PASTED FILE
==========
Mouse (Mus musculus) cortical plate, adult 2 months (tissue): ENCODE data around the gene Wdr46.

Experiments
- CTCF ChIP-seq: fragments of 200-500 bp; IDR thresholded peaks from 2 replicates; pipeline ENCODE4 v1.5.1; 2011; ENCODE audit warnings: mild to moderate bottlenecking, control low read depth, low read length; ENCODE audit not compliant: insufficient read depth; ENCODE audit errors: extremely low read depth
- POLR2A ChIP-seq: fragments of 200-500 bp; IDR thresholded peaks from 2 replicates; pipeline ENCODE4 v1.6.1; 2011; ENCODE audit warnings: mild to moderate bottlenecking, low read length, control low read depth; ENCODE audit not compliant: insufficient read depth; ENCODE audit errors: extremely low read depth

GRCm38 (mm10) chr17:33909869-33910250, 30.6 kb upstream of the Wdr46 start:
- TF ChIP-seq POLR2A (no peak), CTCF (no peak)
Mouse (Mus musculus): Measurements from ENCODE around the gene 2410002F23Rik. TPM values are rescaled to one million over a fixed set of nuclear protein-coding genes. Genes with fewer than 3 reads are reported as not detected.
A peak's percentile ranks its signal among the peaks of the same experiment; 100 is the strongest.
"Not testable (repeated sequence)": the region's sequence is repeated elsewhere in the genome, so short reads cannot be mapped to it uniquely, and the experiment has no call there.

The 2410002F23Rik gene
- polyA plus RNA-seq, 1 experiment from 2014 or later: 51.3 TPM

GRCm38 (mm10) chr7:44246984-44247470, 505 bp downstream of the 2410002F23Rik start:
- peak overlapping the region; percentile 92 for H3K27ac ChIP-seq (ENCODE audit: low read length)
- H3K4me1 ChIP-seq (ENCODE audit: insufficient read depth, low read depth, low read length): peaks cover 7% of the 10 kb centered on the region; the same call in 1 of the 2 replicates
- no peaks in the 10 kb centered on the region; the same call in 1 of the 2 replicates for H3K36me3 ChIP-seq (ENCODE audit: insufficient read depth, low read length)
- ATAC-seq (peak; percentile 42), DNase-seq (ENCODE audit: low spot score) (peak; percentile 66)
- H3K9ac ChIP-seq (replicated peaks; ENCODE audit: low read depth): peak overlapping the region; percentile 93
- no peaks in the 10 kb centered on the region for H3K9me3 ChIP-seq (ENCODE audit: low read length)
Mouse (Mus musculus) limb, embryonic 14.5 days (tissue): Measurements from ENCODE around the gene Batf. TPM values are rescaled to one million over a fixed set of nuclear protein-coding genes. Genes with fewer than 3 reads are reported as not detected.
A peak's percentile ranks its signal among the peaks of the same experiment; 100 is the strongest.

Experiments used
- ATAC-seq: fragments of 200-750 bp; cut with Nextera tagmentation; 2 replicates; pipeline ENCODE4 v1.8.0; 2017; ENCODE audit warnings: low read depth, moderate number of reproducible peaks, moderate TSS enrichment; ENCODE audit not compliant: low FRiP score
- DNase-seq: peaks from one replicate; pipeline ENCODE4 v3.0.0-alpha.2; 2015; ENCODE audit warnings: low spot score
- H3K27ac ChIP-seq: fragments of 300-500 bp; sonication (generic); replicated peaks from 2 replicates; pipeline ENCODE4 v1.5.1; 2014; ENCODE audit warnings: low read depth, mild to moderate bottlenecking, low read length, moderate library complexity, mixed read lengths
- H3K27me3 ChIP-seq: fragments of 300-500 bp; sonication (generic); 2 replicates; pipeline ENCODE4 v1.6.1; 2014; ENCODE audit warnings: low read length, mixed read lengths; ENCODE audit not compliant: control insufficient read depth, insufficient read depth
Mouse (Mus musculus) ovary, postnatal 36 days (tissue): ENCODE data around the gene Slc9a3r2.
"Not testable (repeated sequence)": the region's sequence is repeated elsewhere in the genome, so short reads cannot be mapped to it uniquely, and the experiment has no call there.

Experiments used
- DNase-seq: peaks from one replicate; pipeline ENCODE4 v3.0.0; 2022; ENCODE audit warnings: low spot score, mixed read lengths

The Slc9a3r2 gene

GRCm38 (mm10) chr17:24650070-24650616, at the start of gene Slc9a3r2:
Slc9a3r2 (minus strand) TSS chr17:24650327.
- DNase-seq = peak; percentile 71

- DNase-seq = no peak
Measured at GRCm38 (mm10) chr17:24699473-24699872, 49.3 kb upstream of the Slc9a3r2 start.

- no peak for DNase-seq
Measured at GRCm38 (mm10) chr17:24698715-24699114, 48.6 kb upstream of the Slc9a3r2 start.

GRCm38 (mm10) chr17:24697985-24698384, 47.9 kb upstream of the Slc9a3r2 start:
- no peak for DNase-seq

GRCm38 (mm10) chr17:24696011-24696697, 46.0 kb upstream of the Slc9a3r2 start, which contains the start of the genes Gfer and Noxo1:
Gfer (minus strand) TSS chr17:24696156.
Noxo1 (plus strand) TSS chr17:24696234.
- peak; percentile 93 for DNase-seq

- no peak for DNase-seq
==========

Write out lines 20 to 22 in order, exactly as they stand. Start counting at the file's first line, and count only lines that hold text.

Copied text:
A peak's percentile ranks its signal among the peaks of the same experiment; 100 is the strongest.

Experiments used
- ATAC-seq: fragments of 200-750 bp; cut with Nextera tagmentation; 2 replicates; pipeline ENCODE4 v1.8.0; 2017; ENCODE audit warnings: low read depth, moderate number of reproducible peaks, moderate TSS enrichment; ENCODE audit not compliant: low FRiP score